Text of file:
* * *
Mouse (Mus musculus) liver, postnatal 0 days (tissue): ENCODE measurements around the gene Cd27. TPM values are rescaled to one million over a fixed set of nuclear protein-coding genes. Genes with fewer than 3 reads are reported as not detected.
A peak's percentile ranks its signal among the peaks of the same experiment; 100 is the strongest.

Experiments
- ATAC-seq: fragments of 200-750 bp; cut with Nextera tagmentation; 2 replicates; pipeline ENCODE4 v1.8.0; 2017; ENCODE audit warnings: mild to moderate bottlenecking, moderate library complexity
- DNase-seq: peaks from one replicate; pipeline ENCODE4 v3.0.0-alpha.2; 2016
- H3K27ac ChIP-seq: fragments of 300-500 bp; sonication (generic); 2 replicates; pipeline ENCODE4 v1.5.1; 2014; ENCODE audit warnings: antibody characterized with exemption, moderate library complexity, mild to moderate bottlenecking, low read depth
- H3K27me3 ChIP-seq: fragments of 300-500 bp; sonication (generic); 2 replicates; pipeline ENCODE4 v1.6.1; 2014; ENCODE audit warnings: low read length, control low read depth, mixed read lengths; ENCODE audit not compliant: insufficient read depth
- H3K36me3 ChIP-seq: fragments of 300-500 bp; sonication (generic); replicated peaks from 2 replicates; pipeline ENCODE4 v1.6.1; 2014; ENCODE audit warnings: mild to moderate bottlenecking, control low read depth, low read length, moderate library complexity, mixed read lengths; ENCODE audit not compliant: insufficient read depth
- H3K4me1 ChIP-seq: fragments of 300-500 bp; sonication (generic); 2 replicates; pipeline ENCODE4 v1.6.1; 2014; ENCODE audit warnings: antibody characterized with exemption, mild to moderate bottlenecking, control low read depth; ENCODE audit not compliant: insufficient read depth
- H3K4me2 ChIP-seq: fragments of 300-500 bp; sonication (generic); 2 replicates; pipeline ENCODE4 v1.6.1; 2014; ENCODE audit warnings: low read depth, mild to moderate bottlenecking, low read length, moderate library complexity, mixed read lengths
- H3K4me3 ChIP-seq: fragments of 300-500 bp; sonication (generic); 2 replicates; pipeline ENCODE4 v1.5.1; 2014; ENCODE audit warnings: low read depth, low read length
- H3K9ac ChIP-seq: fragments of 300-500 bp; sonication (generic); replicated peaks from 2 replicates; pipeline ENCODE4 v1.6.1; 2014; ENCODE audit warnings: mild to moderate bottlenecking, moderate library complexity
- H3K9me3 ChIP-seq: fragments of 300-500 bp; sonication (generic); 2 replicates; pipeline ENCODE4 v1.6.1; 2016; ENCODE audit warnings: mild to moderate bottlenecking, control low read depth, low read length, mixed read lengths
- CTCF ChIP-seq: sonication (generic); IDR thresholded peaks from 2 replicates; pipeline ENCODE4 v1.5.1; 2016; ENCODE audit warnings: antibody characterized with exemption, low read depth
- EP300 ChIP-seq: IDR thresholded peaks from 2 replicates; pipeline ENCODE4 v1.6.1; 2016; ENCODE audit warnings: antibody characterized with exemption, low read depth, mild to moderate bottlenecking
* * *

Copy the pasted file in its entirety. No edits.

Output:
Mouse (Mus musculus) liver, postnatal 0 days (tissue): ENCODE measurements around the gene Cd27. TPM values are rescaled to one million over a fixed set of nuclear protein-coding genes. Genes with fewer than 3 reads are reported as not detected.
A peak's percentile ranks its signal among the peaks of the same experiment; 100 is the strongest.

Experiments
- ATAC-seq: fragments of 200-750 bp; cut with Nextera tagmentation; 2 replicates; pipeline ENCODE4 v1.8.0; 2017; ENCODE audit warnings: mild to moderate bottlenecking, moderate library complexity
- DNase-seq: peaks from one replicate; pipeline ENCODE4 v3.0.0-alpha.2; 2016
- H3K27ac ChIP-seq: fragments of 300-500 bp; sonication (generic); 2 replicates; pipeline ENCODE4 v1.5.1; 2014; ENCODE audit warnings: antibody characterized with exemption, moderate library complexity, mild to moderate bottlenecking, low read depth
- H3K27me3 ChIP-seq: fragments of 300-500 bp; sonication (generic); 2 replicates; pipeline ENCODE4 v1.6.1; 2014; ENCODE audit warnings: low read length, control low read depth, mixed read lengths; ENCODE audit not compliant: insufficient read depth
- H3K36me3 ChIP-seq: fragments of 300-500 bp; sonication (generic); replicated peaks from 2 replicates; pipeline ENCODE4 v1.6.1; 2014; ENCODE audit warnings: mild to moderate bottlenecking, control low read depth, low read length, moderate library complexity, mixed read lengths; ENCODE audit not compliant: insufficient read depth
- H3K4me1 ChIP-seq: fragments of 300-500 bp; sonication (generic); 2 replicates; pipeline ENCODE4 v1.6.1; 2014; ENCODE audit warnings: antibody characterized with exemption, mild to moderate bottlenecking, control low read depth; ENCODE audit not compliant: insufficient read depth
- H3K4me2 ChIP-seq: fragments of 300-500 bp; sonication (generic); 2 replicates; pipeline ENCODE4 v1.6.1; 2014; ENCODE audit warnings: low read depth, mild to moderate bottlenecking, low read length, moderate library complexity, mixed read lengths
- H3K4me3 ChIP-seq: fragments of 300-500 bp; sonication (generic); 2 replicates; pipeline ENCODE4 v1.5.1; 2014; ENCODE audit warnings: low read depth, low read length
- H3K9ac ChIP-seq: fragments of 300-500 bp; sonication (generic); replicated peaks from 2 replicates; pipeline ENCODE4 v1.6.1; 2014; ENCODE audit warnings: mild to moderate bottlenecking, moderate library complexity
- H3K9me3 ChIP-seq: fragments of 300-500 bp; sonication (generic); 2 replicates; pipeline ENCODE4 v1.6.1; 2016; ENCODE audit warnings: mild to moderate bottlenecking, control low read depth, low read length, mixed read lengths
- CTCF ChIP-seq: sonication (generic); IDR thresholded peaks from 2 replicates; pipeline ENCODE4 v1.5.1; 2016; ENCODE audit warnings: antibody characterized with exemption, low read depth
- EP300 ChIP-seq: IDR thresholded peaks from 2 replicates; pipeline ENCODE4 v1.6.1; 2016; ENCODE audit warnings: antibody characterized with exemption, low read depth, mild to moderate bottlenecking